As we prepared to leave last week I had a pit in my stomach - just dreading the immediate future that involved making sure we had all our stuff packed, making sure we did everything we needed to do before we left, traveling 23 hours with three very small children, getting over jetlag, arriving in Yap and unpacking. So here I stand almost at the end of it and I can't quite say, "It wasn't that bad." There were some dreadful moments of spilled coffee on the plane, wide awake kids at 1:30am that stayed awake until dawn, a crying baby at the beach, a drenched and crying two-year-old who fell into a restaurant fish pond, and a crying three-year-old who didn't want to leave his new friend's house. But we survived! And it really wasn't that bad. =) The kids were entertained with new toys and slept well on the plane, we enjoyed beach time in Guam, picked up a cooler-full of foods (namely meat, cheese and chocolate!) that aren't available on Yap to enjoy and ease our transition.
We arrived on one of Continental Airlines' bi-weekly flights to Yap last night at 11:59pm. Ben and Rachel slept for throughout the one-hour flight and Jonah went into what we call "talking crazy" which he often does when he's tired. He's normally very talkative, but he kicks it up a notch and adds an extra big dose of imagination when he's really tired. In the airport he walked into a group of ladies and started telling them all about how we were going to Yap to tell Outer Islanders more about Jesus and then flipped through his superhero book and named each character for them.
Getting off the plane the first thing we noticed was our shipping container sitting off to the side of the runway near the PMA hangar. We knew it was here, but it felt so weird to actually see it. There's our stuff! We packed everything in Illinois over a month ago and now here it is! We really are going to live here!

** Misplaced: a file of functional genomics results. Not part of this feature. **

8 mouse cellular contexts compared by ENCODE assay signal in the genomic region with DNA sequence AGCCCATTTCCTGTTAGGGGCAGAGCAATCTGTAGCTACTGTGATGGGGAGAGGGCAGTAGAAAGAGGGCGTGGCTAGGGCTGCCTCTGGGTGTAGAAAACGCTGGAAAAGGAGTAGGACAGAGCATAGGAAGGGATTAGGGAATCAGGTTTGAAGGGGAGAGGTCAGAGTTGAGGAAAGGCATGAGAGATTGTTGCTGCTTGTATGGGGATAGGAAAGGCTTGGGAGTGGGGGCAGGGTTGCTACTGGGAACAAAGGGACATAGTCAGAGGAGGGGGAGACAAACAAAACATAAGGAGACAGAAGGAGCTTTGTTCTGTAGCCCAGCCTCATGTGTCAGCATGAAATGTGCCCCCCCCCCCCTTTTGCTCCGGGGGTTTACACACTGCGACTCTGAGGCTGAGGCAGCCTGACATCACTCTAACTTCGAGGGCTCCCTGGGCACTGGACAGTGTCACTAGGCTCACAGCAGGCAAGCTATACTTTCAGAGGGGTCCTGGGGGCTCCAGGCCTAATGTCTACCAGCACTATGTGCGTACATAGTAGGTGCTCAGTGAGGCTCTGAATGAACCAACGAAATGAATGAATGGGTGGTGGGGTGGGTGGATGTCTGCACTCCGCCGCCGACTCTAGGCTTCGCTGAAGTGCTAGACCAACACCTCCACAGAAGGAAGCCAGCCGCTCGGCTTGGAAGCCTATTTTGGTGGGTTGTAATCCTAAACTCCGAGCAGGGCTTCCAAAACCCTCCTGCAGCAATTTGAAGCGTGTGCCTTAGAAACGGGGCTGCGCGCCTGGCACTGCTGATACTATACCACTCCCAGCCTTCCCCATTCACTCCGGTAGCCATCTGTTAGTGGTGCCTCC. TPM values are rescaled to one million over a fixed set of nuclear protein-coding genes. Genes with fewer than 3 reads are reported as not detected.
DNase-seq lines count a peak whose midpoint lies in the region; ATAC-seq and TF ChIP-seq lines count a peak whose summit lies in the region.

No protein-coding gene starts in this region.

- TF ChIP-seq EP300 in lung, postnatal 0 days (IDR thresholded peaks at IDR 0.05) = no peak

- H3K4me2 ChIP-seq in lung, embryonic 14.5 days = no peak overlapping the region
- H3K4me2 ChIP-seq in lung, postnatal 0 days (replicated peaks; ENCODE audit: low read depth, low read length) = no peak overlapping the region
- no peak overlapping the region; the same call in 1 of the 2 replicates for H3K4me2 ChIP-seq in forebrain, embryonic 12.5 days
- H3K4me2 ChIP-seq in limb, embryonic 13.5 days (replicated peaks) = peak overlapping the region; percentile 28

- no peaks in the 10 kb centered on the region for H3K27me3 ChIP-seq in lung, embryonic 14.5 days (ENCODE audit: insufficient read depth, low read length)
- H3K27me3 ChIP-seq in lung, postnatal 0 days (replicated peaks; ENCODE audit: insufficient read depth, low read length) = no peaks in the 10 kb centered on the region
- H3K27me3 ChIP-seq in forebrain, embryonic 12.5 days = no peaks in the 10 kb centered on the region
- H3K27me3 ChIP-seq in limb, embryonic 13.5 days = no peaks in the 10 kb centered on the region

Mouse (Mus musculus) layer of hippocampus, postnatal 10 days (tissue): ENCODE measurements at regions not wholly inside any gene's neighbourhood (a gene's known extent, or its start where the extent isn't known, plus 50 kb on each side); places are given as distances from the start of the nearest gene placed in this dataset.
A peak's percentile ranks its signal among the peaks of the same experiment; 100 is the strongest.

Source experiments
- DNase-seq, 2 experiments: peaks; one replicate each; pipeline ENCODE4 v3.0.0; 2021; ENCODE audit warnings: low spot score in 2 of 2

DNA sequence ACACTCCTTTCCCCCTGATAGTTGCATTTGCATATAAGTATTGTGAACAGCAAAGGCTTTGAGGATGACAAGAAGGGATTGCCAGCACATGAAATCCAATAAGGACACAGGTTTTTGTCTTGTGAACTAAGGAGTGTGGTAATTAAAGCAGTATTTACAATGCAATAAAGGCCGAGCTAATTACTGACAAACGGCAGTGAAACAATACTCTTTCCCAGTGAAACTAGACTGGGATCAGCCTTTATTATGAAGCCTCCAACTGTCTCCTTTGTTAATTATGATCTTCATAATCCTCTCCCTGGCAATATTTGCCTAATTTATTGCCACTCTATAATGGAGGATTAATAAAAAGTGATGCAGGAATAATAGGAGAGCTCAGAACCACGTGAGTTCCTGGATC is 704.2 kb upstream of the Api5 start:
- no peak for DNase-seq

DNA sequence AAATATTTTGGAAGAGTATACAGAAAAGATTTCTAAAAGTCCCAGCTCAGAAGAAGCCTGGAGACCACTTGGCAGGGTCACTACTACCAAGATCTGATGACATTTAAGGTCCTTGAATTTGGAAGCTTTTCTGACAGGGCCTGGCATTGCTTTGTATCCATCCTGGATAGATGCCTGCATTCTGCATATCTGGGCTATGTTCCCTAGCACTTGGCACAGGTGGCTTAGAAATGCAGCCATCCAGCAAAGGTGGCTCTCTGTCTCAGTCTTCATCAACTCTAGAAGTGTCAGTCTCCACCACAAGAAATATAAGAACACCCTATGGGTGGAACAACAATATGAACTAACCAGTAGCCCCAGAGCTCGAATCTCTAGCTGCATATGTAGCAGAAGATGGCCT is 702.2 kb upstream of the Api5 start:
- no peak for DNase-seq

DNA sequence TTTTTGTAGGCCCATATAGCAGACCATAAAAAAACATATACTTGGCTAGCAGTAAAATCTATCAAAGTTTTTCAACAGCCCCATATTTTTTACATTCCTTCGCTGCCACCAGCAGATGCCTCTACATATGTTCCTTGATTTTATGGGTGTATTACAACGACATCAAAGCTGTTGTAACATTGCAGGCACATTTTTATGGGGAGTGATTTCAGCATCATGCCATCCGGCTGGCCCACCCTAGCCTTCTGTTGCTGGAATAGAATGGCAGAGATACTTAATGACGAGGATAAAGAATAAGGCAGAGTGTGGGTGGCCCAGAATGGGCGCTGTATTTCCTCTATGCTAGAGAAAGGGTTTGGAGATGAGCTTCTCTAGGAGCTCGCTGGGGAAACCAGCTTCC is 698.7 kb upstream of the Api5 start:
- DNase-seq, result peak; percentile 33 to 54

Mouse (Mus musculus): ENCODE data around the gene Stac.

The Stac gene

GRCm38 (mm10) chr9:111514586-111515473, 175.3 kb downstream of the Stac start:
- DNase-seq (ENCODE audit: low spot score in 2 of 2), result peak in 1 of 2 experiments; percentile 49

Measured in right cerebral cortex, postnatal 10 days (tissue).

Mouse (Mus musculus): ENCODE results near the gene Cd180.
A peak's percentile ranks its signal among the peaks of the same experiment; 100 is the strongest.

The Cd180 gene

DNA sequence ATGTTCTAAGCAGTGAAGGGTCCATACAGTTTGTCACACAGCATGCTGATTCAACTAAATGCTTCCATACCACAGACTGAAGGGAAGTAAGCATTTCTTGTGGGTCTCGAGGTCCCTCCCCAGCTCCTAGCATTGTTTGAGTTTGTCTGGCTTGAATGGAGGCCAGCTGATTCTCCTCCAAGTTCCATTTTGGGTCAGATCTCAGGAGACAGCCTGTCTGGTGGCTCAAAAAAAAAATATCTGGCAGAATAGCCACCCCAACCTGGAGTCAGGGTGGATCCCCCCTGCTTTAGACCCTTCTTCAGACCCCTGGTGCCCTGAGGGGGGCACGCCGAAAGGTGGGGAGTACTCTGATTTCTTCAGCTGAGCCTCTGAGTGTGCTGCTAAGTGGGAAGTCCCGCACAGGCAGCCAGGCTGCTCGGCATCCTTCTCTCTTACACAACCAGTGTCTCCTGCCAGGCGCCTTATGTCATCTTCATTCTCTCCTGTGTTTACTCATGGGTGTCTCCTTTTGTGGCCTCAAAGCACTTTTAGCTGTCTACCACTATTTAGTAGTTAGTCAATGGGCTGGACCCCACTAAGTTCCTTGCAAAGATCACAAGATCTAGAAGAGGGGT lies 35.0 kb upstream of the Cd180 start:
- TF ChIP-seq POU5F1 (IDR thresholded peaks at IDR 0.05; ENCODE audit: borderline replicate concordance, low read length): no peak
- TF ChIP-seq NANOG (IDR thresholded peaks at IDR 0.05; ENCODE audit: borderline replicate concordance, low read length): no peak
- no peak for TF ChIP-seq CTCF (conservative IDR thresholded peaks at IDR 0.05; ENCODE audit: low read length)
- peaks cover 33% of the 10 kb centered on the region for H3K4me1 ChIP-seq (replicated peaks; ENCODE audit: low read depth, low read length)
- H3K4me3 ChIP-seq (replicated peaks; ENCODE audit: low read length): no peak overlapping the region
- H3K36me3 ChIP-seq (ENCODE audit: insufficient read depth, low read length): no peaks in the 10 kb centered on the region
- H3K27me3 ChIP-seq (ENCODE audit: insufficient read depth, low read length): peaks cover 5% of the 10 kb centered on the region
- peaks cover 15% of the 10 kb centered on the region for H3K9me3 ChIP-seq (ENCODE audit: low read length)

After going through customs we were greeted by a man and woman in traditional Yapese garb - flower headbands called "nu nus", loin cloth for the man, grass skirt for the woman, and shirtless for both. They draped a flower and palm leaf lei around each of our necks. Our teammates had gotten up in the middle of the night to greet us and helped us get our massive amount of luggage down the hill from the airport to our house. It feels so strange to just walk home from the airport after a long journey. Our house was empty aside from the few beds, fridge and table our teammates left for us. Tomorrow we'll quickly fill up the house with the contents of our container.
After a short night's sleep we were up and out the door by 8am to head to church. In somewhat of an effort to blend in with the culture and also being rushed for time I went to church with wet hair, no makeup, no lotion, in a sundress and crummy flip-flops. We were greeted warmly at church and the kids were especially fawned over as the islanders love babies. Jonah and Rachel were immediately being held in the laps of strangers and Ben would have been too if he hadn't refused so adamantly. I sat on the floor with the women and Jon sat in the chairs with the men. When Rachel started to fuss I got her back from her third lap holder and nursed her right there in the middle of it all. I figured no one would mind since half the ladies were topless anyways, but I still used a nursing cover. I think I got more stares because of that than I would have had I just let it all hang out.